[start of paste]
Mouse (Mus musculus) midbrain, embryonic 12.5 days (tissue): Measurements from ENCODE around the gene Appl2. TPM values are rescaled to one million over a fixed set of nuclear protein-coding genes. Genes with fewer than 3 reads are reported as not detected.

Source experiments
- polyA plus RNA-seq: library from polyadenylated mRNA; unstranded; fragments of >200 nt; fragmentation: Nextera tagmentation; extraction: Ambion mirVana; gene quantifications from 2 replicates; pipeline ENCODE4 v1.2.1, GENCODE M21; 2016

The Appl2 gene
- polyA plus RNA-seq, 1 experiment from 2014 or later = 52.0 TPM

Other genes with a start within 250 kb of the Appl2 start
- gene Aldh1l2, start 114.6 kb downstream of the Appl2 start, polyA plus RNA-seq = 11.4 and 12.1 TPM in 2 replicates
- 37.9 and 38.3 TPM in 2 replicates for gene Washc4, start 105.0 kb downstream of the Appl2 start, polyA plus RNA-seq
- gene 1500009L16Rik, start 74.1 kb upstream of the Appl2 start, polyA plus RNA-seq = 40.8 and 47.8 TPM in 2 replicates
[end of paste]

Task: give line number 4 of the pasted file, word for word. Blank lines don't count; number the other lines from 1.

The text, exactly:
The Appl2 gene